White clouds were piping over a sky of the deepest purple when we were clumping around in the moist red clay of Anjar. Soon we all had platform shoes and were being spat upon by the heavens.
As we drove up the Bekaa Valley towards Baalbeck, the rain began to sweep over the Lebanon range in thick white curtains while the Anti Lebanon range was picked out with sunshine.
All the while, the lushness of the surrounding land continued to surprise us: the dark green of the plants, the dark reds and browns of the soils, as well as the many trees. True, we had just come from Syria, which was now suffering from the comparison, but it was only over the mountain range. How could this be?
Lunch was at the Palmyra Hotel and we feasted like royalty for $US10 each. Lebanon is famous for its huge variety of mezzes and we were exposed to a good selection: the obligatory hommus, olives of course (two kinds), potato salads, aubergine dips, green salads, a type of ful, white bean salad, green beans…all deliciously flavoured and spiced. Our main meal consisted of chips, chicken shish and kofte served on heavy skewers, for those who still had room. Fortunately there was ‘only’ fruit for desert, including the indigenous small sweet bananas preferred by all Lebanon’s neighbours, along with Arabian and Turkish coffee.
The room where we ate appealed to us all immediately, as it offered a stark contrast to the cold and dirty wetness outside. The floors of the foyer were cold clean marble and an upright, old-fashioned dresser stood sentry by the front door. Once inside however, we discovered a newly lit fire, still smelling of the kerosene used to start it and a long table laid out with the aforementioned mezzes upon a clean white cloth with sparkling glassware.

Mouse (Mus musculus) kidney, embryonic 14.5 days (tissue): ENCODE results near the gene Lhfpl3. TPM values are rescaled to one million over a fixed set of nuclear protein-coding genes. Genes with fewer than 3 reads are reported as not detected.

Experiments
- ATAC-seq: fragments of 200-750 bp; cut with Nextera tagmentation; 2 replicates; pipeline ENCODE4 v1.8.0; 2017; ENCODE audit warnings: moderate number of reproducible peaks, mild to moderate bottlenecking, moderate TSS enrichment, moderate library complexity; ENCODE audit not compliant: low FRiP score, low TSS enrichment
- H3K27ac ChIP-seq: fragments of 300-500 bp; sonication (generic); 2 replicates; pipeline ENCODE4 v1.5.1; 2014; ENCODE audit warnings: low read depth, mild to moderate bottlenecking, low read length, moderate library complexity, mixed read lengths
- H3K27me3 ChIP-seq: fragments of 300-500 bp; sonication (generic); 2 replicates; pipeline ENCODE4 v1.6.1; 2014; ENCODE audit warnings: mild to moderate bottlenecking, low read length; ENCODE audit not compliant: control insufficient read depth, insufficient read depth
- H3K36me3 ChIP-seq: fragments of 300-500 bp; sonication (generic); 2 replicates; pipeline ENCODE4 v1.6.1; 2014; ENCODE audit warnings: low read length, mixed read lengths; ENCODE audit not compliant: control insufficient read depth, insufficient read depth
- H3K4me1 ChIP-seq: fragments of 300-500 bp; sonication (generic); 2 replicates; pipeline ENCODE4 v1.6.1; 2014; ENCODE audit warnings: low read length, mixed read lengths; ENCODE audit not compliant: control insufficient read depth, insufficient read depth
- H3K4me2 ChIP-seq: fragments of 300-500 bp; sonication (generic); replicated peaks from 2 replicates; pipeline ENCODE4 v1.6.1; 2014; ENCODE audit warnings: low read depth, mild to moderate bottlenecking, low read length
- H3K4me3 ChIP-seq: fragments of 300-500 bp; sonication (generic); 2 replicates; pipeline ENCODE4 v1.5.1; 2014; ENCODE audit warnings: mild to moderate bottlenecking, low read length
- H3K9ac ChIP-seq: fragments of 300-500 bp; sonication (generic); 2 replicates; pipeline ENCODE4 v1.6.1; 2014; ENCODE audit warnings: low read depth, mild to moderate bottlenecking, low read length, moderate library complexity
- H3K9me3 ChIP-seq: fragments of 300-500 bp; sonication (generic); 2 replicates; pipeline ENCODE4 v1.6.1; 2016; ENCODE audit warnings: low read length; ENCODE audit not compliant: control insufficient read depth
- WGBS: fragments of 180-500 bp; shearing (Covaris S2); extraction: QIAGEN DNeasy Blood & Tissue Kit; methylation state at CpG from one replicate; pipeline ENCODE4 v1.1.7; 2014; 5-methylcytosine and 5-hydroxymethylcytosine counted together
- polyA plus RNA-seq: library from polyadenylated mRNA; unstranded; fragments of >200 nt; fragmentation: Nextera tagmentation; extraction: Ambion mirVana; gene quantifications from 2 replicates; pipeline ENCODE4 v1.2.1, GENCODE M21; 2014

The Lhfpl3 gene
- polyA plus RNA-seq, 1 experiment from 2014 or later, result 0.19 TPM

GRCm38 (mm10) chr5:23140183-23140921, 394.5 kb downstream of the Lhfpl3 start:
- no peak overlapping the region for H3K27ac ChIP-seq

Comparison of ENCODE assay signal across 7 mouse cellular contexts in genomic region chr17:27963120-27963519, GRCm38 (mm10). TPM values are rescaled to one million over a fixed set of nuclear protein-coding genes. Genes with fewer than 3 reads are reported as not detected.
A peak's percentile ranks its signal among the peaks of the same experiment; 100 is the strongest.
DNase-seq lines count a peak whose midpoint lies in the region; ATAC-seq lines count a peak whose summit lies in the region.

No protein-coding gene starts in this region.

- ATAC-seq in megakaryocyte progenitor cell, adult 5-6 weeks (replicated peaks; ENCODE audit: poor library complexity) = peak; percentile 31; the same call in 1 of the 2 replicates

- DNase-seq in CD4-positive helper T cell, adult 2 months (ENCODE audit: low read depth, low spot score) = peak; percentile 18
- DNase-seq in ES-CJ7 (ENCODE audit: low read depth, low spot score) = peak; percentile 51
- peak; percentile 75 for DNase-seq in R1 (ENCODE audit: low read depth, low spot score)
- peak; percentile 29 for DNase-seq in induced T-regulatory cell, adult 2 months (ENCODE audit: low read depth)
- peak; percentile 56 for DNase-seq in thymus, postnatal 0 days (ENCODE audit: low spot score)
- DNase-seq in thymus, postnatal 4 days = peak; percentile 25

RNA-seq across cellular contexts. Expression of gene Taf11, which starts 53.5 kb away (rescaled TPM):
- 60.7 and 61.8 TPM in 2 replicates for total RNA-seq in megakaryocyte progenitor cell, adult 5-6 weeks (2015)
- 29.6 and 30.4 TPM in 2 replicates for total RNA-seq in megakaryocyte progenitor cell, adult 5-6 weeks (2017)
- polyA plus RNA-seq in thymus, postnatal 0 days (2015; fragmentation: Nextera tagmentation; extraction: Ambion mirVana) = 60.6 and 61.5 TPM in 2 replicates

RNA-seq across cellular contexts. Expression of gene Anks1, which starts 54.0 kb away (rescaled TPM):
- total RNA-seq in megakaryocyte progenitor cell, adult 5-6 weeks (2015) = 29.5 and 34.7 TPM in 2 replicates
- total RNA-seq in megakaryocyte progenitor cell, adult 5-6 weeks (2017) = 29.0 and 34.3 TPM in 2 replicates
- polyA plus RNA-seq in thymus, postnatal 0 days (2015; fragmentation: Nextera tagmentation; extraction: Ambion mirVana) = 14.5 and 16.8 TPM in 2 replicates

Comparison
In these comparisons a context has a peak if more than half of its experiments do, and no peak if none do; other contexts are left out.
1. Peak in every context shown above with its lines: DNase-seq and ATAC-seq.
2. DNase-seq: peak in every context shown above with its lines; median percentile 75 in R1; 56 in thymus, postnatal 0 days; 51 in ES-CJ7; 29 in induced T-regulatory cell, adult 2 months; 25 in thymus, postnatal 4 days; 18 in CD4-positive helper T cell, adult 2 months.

Baalbeck surprised us all. I doubt if I have seen any ruins more fascinating (and I am comparing to Rome, Greece and Turkey – Egypt I consider an example apart). What grand scales their builders worked upon. The Temple of Jupiter, famed amongst other things, for its tremendously tall columns which stand at 20 metres excluding the capitals. Plus, they are made of only three separate pieces of stone. There are only six of these might structures left and one can only imagine how the stones for the arches were raised above them.
Purported to have the largest acropolis in the world, the ruins at Baalbeck are a mixture in architectural styles, as the Byzantines, Romans and Ottomans have all had a turn at contributing. The Bachus Temple is probably the single most outstanding building on the site. Apparently complete when viewed from the Temple Jupiter, its carvings are still clear and the structure immense to behold.
Dodging the large puddles resting on the shiny marble, we shivered our way to the bus and drove south back through the Bekaa Valley on our way to Beirut.
The snow beginning to accumulate on the Lebanon range in ancient times was compared to yoghurt, or in the Cannanite language (as well as the modern Arabic) ‘Leban’. This then later became Lebanon. This snow was already in evidence and it was only the beginning of November.